This article explains an important system encountered at university, the Credit System. ‘Credits’ are essentially ‘points’, which one must earn in order to obtain a degree/diploma/certificate.
Different degrees require different numbers of credits, and each major requires those credits in different fields. Let’s take the Commerce faculty for instance: A Bachelor of Commerce may require, say, 180 credits in order for the degree to be awarded. A BCom (Economics) would then require a large portion of those credits in Economics, perhaps 80, and 25 each in Accounting, Mathematics, Statistics and Finance. Whereas a BCom (Accounting) would require, perhaps 90 in Accounting, and 30 each in Economics, Finance and Statistics.
The credit system explained
In order to earn these credits, one must complete courses in each of the required fields. Each course holds a certain number of credits, which are garnered upon completion of the course. These courses are structured in such a way that one would start with an ‘introductory’ level course which must be passed in order to progress to a more advanced course worth more credits. For example, Accounts 1a, worth 5 credits, must be completed in order to progress to Accounts 2a, worth 15 credits. Upon completion of the entire degree, one may have completed three or four courses in each field, each with credits awarded sequentially with difficulty level. All the credits combined will give the required for the degree/diploma/certificate, and the institution awards the degree, etc.
All universities and many other higher education institutions work on this system, making it relatively simple to change one’s place of registry. Thus, once having completed a course in any degree, the credits associated with that course are yours forever. Should you decide to change institutions of study, or perhaps take a break from studying and return at some later date, those credits will be credited toward your degree/diploma/certificate, so you will not have to redo that course. There are always exceptions however, and the credits garnered at some institution may not be recognised at all other institutions. Some may only recognize certain courses’ credits, some merely a fraction of those previously awarded, and still others will not recognise any at all. This depends entirely on the institution in question.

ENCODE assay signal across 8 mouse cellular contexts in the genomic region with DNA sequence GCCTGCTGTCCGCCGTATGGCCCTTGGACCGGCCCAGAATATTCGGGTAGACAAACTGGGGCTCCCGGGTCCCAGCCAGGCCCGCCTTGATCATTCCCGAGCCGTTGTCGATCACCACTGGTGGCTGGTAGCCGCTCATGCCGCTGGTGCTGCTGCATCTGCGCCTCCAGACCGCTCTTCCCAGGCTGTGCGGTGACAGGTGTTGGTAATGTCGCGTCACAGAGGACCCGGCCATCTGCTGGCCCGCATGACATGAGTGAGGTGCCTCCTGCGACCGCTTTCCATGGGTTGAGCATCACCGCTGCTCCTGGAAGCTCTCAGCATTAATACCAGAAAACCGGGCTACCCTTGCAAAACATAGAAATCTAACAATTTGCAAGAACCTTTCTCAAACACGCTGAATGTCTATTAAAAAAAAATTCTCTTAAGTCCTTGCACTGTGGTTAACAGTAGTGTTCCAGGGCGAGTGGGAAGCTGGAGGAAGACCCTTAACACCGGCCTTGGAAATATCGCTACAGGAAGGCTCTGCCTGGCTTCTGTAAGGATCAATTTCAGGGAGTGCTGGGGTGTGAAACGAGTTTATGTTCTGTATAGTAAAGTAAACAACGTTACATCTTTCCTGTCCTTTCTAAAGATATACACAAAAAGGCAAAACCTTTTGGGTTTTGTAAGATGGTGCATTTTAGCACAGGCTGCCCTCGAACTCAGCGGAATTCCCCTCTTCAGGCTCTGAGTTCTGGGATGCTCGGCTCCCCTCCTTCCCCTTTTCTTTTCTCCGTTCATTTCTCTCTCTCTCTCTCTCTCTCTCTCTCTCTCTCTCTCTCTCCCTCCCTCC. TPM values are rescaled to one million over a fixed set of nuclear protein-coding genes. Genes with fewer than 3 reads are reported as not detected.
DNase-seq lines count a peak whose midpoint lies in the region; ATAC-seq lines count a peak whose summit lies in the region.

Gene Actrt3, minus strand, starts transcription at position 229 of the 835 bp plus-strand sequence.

The common denominator in all university systems is that they are all flexible, subjective and situation-specific, and the Credit System is no exception. So take note that if you plan on doing a bachelors degree at a local university and a masters somewhere else, or something similar, that not all your credits may be recognised, though you might be able to negotiate or find loopholes in order to get what you want. Also note that credits awarded at Harvard or Yale will most likely be recognised anywhere, just as top African universities’ courses would be recognised by lesser institutions.
Generally when you enroll for a degree at a university they will ensure that you obtain the right amount of credits before your last semester before graduation. That way you can take an extra module if necessary. With universities like Unisa, you will need to keep track of that yourself.